That said, there are parts of the movie that could be done without. The scene where The Bride casually offers the child a chance at vengeance is just stupid, stupid, stupid. It’s a waste of time and does more to deconstruct and dehumanize the character of the Bride then anything else. Maybe that’s the point. To be honest, I couldn’t tell you, but to me it seemed just to remind us that she is not a hero, that instead she is a psychopath and we should not worship her. Which is stupid, because she is killing Yakuzas and assassins. Obviously, if she were attacking old ladies at the supermarket and burning kittens, we would want to be dehumanized by her casual regard to killing a mother in front of her child. But she isn’t, so the only thing this scene spells to me is “volume 3”, and with volume 2 still in production when they shot it, it seems stupid. Speaking of volume 2, if you’re worried that this movie is going to be half of a movie and you want to watch the sequel and the original back-to-back, I would advise that you wait. While Kill Bill has both the scope and mastery to be a complete film, it does in all honesty end a bit abruptly, and the movie constantly drops little morsels here and there that set up the second movie. The cameo by Elle Driver gives her a strong character already; the one line uttered by Budd is evidence that Madsen is back to work as the best supporting actor in Hollywood. But this is all thrown away because it’s just a damn teaser. The last line in the movie, when you hear it, will blow you away but then you’ll kick yourself if you have to wait for the next movie. It CAN be watched on it’s own, and enjoyed, but with the second movie about 3 months away from a DVD release, you will want to wait for it and buy the two together. I don’t know anything about the quality of the second movie and if I did I would review it on it’s own merit. This is a review of volume one and as such I address the issue of whether or not this comes across as a complete movie.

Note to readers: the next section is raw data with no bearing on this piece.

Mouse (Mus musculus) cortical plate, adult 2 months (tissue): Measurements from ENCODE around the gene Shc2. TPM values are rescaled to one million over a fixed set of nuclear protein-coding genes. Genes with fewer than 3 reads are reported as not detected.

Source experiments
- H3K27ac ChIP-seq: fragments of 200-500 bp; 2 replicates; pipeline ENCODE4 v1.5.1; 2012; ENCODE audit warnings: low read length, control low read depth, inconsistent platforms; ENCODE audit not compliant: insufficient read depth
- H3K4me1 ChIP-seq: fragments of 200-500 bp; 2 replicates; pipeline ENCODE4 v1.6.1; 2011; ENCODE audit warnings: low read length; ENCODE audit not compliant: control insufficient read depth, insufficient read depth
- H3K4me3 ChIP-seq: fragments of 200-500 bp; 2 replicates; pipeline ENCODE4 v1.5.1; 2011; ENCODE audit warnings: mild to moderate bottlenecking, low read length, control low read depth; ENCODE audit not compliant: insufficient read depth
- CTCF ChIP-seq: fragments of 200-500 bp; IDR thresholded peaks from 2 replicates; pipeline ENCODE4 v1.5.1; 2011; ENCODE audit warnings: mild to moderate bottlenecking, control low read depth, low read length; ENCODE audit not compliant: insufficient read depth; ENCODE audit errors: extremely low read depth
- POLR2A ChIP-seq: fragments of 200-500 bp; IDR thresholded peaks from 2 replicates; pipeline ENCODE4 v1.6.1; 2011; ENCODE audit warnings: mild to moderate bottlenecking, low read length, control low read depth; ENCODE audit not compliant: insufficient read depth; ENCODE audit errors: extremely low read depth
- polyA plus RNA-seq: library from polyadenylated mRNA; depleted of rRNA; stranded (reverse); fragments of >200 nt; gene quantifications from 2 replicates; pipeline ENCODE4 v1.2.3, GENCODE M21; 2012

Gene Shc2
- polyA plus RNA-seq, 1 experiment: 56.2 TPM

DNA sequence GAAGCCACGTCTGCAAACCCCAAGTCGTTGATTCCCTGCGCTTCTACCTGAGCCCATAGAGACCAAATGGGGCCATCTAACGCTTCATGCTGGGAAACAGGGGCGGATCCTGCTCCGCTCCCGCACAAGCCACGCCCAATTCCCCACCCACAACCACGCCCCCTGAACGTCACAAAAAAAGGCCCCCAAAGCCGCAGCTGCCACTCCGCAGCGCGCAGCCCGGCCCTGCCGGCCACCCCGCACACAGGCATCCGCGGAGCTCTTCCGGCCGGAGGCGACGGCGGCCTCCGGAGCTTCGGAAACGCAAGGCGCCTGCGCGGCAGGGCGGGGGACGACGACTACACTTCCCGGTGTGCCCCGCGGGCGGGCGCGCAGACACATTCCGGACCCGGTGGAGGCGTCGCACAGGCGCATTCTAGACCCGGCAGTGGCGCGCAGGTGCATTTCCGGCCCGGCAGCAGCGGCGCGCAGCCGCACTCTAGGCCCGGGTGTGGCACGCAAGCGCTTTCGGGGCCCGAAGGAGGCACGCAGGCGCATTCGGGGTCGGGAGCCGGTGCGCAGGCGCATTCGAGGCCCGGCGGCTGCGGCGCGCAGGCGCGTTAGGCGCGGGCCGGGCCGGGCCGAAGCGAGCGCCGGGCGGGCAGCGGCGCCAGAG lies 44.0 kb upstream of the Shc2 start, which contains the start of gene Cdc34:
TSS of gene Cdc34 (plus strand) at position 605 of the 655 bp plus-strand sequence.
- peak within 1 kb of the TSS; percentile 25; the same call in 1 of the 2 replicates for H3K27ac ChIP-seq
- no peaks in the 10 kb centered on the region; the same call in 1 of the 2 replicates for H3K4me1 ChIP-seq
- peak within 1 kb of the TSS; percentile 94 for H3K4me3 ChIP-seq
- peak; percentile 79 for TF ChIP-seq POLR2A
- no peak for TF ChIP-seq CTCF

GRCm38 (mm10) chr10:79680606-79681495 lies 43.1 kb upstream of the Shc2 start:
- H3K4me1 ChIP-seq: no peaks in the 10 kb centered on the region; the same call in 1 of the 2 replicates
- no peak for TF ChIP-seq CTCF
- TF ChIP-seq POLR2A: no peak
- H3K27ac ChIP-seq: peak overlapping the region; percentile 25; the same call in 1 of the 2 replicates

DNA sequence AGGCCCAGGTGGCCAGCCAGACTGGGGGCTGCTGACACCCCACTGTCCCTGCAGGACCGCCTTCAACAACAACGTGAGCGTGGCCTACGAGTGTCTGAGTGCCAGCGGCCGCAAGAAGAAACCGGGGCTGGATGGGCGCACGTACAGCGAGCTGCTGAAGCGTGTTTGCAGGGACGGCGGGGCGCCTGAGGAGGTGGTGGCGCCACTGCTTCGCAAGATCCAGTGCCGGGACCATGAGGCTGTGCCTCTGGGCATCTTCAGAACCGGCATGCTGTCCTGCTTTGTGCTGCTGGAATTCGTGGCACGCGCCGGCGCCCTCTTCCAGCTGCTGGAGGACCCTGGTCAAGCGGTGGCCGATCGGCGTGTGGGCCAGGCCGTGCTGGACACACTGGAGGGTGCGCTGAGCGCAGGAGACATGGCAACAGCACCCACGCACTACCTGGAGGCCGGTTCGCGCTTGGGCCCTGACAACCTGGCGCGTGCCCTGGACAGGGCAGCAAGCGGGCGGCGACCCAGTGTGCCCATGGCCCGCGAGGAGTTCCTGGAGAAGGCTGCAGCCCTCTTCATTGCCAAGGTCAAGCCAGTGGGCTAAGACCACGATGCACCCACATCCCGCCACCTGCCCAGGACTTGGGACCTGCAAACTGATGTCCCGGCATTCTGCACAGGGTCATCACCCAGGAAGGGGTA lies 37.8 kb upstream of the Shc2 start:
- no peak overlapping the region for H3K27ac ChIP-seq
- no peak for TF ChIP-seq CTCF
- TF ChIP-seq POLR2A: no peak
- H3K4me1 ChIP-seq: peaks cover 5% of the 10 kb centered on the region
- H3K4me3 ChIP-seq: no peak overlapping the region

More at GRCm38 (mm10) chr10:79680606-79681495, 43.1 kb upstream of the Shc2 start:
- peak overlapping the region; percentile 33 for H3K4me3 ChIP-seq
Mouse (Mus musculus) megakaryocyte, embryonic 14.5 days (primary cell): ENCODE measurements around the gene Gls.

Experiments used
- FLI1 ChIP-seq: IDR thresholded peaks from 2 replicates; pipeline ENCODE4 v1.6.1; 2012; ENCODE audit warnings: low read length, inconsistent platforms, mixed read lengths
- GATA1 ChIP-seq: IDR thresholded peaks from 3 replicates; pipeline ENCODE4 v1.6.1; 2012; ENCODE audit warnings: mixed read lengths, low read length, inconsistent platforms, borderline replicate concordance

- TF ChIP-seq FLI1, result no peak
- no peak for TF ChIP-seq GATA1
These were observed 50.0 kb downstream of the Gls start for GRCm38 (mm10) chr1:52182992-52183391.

The answer is yes. While it does end abruptly, all movies end. While it does set up a sequel, it would stupid not to, considering how masterful a creation it was. The bottom line is that Kill Bill, volume one, stands on it’s own as a movie. It does not need a sequel to complete it. As it is, Kill Bill is a good movie. I would go so far as to say it is one of the best movies of all time. The mix of awesome action, excellent and unprecedented character development, an excellent fast plot that never feels too frantic and takes time to build, and a kick ass soundtrack with excellent direction mesh together to make one of the best productions of American cinema since George Washington created the world. The fact that there is another movie coming that promises to be as good if not better then this one is a tremendous boon but in the end is unneeded. If Bill, in the final moments of the movie, were announced as having died off screen in a tragic badger attack, the movie would still kick 88 shades of ass. Thus, I am not going to give any bullshit and take minor demerits to be anything more then what they are, as they in no way derail this masterpiece of a film. Kill Bill Volume 1 earns a five-star rating on a five-star scale. There will never be a flawless movie. But if you’re not averse to a little dismemberment among friends, then you might as well just pretend this is.

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Well, I'll contribute.

*SPOILERS* - Just in case I give away too much.

The Rules of Attraction - If you learned anything from most teen films about college, it's that they don't take it seriously. This flick is different in that it shows college in a very dark way especially with the opening/closing party scene (btw, it's the same scene). This is a college lifestyle portrayed as devoted entirely to sex, drugs, and partying. The film itself follows three characters. One a virginal skate chick that is loyal to her boyfriend who is in Europe. Another a closet gay guy whose gayness unravels throughout the entire picture. And the last one a guy who considers himself an emotional vampire and seems to have no emotion or feelings.